Title: The Love Interest

Author: Cale Dietrich

Series: Standalone

Rating: 2.5/5 stars

This book is about a secret organization that produces Love Interests for those that need spying on. That’s the easiest way to put it. Caden and Dyl are love interests created for a girl named Juliet: both are sent out into the world to win her heart and whoever wins gets to keep her, whoever loses has to die. It sounds super harsh but that is the way of the world in this book and boy, does it get interesting.

I expected a lot more from this book. I wanted to like it but I found myself saying ‘wtf?’ After the first 100 pages. It didn’t seem charming and it didn’t seem like something I would want to continue reading, but I had to know the ending at that point. The one redeeming quality about this was the LGBT romance. I literally called it within the first 100 pages so it wasn’t really a joy or a surprise when it turned out that way. But I think the way it happened was sort of cute and I did like that they ended up together. I won’t say who, that’s for you to read and find out, if you want! I also found Juliet to be less than stereotypical in the way she was portrayed as a ‘nerd’. She was pretty and funny and had a personality that seemed to figuratively light up a room. I don’t get why the organization wanted to spy on her, per say: she is incredibly intelligent and nex generation with her tech, but I didn’t think it was enough to attain a love interest. The reason is given but it just didn’t work for me and in general this book didn’t work for me.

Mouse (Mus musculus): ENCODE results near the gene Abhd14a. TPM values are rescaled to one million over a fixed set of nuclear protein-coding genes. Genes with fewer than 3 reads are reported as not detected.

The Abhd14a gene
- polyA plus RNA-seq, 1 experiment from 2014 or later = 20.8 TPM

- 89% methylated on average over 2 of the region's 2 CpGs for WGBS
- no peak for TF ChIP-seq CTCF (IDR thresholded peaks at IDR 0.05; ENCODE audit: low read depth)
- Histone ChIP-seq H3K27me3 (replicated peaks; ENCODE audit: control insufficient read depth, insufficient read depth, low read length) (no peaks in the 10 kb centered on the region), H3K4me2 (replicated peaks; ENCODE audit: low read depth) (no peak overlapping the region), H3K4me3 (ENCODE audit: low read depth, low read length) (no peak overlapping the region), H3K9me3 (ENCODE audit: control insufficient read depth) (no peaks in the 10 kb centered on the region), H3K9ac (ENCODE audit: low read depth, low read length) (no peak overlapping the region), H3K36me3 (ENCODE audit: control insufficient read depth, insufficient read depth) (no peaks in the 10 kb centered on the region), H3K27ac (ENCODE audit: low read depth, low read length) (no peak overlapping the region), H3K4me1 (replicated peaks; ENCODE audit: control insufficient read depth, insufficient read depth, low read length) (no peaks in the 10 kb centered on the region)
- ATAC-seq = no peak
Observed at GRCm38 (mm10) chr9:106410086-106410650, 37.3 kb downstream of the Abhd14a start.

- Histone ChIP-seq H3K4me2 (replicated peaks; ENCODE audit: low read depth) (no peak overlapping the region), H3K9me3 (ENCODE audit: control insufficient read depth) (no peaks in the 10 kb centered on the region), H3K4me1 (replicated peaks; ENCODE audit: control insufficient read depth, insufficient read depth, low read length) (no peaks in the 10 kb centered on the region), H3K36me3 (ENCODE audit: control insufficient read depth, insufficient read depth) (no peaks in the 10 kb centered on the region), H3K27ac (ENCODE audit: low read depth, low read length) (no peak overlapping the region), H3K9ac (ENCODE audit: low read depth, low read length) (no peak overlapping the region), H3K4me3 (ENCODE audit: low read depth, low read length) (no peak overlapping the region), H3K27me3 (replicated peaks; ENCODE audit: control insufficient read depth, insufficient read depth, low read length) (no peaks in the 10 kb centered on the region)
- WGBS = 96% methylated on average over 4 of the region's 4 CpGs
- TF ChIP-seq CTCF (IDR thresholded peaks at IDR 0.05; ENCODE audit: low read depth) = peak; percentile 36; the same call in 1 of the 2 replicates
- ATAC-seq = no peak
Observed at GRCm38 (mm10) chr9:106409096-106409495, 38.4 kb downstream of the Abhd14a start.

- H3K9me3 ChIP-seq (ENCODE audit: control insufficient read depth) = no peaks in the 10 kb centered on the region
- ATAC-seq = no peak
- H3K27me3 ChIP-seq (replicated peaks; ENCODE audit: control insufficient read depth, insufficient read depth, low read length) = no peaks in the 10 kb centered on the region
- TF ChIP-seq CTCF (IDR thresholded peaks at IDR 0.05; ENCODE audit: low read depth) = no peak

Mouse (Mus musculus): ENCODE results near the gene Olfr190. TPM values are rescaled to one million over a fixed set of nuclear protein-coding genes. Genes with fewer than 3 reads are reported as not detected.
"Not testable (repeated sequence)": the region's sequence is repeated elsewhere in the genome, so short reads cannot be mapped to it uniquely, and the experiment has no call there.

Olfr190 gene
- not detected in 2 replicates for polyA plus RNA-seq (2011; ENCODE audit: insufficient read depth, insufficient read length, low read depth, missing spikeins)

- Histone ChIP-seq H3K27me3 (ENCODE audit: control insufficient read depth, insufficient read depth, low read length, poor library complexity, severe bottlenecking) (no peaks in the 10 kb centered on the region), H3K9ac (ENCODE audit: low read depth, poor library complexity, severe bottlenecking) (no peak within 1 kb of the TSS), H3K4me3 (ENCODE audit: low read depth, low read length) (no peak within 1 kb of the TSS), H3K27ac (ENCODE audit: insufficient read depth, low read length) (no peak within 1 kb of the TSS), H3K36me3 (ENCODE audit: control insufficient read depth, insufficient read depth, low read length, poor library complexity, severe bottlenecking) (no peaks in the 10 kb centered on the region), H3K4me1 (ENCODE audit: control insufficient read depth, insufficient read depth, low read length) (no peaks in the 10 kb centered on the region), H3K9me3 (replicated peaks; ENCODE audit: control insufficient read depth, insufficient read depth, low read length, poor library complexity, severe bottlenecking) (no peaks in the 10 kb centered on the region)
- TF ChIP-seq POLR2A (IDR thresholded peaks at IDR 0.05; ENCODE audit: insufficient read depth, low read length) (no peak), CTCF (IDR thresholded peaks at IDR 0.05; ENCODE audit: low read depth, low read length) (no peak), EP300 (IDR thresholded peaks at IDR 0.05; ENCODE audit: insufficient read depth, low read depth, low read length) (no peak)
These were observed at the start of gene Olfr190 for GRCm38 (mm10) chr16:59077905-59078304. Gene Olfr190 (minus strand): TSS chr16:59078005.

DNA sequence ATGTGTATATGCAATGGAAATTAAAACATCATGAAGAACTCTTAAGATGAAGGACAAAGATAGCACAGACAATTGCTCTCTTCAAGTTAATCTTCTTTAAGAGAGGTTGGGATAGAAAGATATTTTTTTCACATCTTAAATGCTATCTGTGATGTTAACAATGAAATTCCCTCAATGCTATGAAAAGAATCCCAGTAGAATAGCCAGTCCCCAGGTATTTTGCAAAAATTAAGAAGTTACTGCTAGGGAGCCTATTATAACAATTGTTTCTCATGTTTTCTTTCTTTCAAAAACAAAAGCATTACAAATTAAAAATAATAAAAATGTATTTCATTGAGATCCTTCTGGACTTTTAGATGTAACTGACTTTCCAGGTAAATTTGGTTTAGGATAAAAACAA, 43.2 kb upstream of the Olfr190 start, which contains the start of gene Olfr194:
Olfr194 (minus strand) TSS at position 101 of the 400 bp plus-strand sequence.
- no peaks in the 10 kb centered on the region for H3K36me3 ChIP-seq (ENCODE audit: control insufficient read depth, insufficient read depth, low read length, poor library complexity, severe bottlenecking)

Which brings me to my main problem: I felt nothing from this book. It’s sad to say that, but I really didn’t. I didn’t feel anything for the characters and the plot didn’t really have much advancement except for the fact that the two interests were trying to win Juliet. Speaking of that: I know it must have been a play on girls having to be perfect for men to make two men perfect for girls, but it just felt… Not genuine. The whole book seemed like a game of back and forth and cat and mouse and it was predictable because of that. Caden was the only one with a real personality in the book and that was probably because we hear the story from his point of view and it was expanded on by writing his thoughts and desires. The story felt kind of sci-fi in ways and I thought of the Maze Runner more than a few times. The organization in the book (LIC, I forgot to mention) seemed a lot like WICKED, but not in the same manner.

I don’t know if I could recommend this book but if you want an LGBT read, it could be worth a shot!

Happy reading! ~ Taylor

ARC Review: ‘Starfish’

*Thank you to Netgalley and Simon & Schuster (Simon Pulse) for allowing me to read and review this book before release*

 

Title: Starfish

Author:

Series: Standalone

Rating: 4/5 stars

Summary

Starfish is a beautiful story about a girl named Kiko, who struggles with social anxiety and a self-centered mother. The diverse representation in this book is lovely and shows the grittiness of Kiko’s relationships. Her passion is for art and she follows this passion by going to California with her best friend Jamie, where she is able to explore herself and her artwork more deeply. This book focuses on issues of sexual abuse (trigger warning here!), mental health and how important it is to look after yourself aka self-care.